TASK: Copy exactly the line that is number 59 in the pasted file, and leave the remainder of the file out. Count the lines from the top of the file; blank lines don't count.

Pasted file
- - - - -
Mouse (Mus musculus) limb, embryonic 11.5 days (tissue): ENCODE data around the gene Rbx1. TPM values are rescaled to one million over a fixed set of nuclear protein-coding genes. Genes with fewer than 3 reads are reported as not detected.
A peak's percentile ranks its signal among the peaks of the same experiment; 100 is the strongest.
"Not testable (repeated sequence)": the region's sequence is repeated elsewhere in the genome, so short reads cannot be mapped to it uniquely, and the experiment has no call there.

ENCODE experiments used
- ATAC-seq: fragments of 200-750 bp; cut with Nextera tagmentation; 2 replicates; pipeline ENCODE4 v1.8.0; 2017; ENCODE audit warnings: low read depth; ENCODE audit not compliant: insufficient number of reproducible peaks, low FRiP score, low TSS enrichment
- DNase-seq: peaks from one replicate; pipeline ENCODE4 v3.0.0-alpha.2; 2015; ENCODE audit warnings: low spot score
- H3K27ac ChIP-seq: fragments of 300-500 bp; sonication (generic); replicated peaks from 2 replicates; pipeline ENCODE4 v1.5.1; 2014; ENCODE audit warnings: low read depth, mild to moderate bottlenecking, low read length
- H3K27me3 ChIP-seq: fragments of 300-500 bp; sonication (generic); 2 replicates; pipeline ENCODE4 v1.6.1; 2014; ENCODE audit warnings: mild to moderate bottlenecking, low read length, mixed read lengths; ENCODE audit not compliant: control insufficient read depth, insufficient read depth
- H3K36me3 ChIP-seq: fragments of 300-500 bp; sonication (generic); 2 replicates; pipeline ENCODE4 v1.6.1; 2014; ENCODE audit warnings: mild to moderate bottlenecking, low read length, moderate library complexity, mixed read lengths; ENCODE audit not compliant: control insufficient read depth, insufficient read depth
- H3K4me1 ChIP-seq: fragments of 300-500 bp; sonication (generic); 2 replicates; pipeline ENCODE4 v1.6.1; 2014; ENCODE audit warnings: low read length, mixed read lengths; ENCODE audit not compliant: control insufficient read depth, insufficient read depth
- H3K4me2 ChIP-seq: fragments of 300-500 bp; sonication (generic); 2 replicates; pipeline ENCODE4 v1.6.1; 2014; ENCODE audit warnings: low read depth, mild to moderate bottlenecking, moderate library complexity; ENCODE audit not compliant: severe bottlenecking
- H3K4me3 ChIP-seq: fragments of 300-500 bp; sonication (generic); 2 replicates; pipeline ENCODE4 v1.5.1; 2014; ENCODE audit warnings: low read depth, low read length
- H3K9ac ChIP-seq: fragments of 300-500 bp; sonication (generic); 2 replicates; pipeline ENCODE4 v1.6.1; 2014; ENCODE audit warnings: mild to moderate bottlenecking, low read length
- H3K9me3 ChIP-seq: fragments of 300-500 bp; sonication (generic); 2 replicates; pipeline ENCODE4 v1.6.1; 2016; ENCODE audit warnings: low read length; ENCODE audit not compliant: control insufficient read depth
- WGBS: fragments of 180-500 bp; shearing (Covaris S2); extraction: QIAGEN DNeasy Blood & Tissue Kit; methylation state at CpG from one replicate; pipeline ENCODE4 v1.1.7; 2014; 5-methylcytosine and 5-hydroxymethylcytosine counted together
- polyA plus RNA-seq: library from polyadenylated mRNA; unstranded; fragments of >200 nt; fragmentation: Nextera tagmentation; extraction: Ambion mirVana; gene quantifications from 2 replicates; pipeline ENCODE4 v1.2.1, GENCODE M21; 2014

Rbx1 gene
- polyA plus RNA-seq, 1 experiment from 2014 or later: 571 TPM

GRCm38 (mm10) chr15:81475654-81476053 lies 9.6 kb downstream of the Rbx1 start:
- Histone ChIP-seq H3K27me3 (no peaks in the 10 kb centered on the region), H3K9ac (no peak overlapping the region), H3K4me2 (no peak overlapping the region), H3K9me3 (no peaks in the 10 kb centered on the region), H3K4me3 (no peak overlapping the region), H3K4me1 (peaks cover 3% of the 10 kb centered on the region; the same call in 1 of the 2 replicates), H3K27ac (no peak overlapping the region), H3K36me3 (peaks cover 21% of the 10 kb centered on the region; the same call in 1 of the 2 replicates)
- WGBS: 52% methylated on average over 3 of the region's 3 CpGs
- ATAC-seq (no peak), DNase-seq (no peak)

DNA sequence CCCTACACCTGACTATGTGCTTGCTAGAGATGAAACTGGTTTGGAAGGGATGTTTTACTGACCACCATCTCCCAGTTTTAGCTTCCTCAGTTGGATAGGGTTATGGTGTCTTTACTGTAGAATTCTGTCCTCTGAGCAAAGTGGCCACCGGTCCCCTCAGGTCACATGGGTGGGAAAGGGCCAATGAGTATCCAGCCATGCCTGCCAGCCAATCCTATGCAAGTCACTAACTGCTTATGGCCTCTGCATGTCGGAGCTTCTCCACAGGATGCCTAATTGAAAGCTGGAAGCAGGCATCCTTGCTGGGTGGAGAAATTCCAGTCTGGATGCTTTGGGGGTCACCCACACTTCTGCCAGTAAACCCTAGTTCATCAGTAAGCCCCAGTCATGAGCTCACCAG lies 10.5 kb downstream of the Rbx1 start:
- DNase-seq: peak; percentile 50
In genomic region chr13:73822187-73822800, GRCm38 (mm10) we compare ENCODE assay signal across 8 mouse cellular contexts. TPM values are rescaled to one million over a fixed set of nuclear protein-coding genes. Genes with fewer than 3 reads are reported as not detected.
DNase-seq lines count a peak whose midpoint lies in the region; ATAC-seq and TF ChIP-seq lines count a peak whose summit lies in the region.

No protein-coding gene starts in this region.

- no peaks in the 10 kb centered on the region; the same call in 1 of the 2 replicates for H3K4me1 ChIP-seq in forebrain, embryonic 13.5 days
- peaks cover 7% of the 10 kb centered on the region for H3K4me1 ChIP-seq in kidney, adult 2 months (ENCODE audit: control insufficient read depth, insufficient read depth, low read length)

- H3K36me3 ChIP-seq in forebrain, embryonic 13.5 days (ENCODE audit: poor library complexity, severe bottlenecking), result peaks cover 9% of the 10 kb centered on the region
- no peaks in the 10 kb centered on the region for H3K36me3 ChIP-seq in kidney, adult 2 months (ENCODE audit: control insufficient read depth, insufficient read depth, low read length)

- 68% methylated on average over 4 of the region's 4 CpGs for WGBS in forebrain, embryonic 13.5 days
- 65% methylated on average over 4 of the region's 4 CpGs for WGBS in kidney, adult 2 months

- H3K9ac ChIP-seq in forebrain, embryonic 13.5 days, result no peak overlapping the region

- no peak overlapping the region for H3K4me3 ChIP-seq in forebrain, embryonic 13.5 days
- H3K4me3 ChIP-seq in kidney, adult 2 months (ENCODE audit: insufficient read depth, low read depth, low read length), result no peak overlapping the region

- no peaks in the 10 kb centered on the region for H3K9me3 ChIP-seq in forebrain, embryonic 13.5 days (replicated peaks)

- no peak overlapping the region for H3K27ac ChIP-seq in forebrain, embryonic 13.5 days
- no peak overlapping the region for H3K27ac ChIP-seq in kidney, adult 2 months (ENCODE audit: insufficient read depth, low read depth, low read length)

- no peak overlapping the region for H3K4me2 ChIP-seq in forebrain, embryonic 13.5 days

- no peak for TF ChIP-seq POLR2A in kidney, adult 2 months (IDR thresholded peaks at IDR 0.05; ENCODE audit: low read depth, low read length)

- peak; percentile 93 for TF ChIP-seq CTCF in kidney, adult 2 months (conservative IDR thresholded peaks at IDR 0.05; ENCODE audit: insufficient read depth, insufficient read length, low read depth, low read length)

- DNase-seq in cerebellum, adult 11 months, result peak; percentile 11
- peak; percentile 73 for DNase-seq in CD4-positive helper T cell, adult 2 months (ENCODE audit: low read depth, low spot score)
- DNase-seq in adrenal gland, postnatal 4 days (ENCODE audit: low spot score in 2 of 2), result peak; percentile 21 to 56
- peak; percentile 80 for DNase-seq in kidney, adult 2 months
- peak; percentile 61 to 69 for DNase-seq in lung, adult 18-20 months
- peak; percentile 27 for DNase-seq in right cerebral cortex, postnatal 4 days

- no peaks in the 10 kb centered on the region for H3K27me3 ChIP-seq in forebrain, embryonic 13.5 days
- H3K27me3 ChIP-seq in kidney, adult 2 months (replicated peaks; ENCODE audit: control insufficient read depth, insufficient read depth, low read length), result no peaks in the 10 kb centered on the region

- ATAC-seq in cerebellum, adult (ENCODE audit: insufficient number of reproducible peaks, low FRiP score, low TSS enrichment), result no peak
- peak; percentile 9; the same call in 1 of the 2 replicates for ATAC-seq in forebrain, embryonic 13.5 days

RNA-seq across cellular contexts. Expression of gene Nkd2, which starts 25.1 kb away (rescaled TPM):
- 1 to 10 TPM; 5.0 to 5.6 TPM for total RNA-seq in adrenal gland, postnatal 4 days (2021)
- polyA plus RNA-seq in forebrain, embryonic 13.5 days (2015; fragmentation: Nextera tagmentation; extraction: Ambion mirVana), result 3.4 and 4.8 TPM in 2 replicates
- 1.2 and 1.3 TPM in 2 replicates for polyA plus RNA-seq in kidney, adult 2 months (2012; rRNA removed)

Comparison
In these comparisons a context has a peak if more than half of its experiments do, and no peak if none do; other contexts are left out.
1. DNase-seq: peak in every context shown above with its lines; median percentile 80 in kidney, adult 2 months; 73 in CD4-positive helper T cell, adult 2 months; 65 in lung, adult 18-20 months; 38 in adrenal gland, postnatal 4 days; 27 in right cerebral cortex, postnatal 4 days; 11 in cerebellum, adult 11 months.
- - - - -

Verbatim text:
1. DNase-seq: peak in every context shown above with its lines; median percentile 80 in kidney, adult 2 months; 73 in CD4-positive helper T cell, adult 2 months; 65 in lung, adult 18-20 months; 38 in adrenal gland, postnatal 4 days; 27 in right cerebral cortex, postnatal 4 days; 11 in cerebellum, adult 11 months.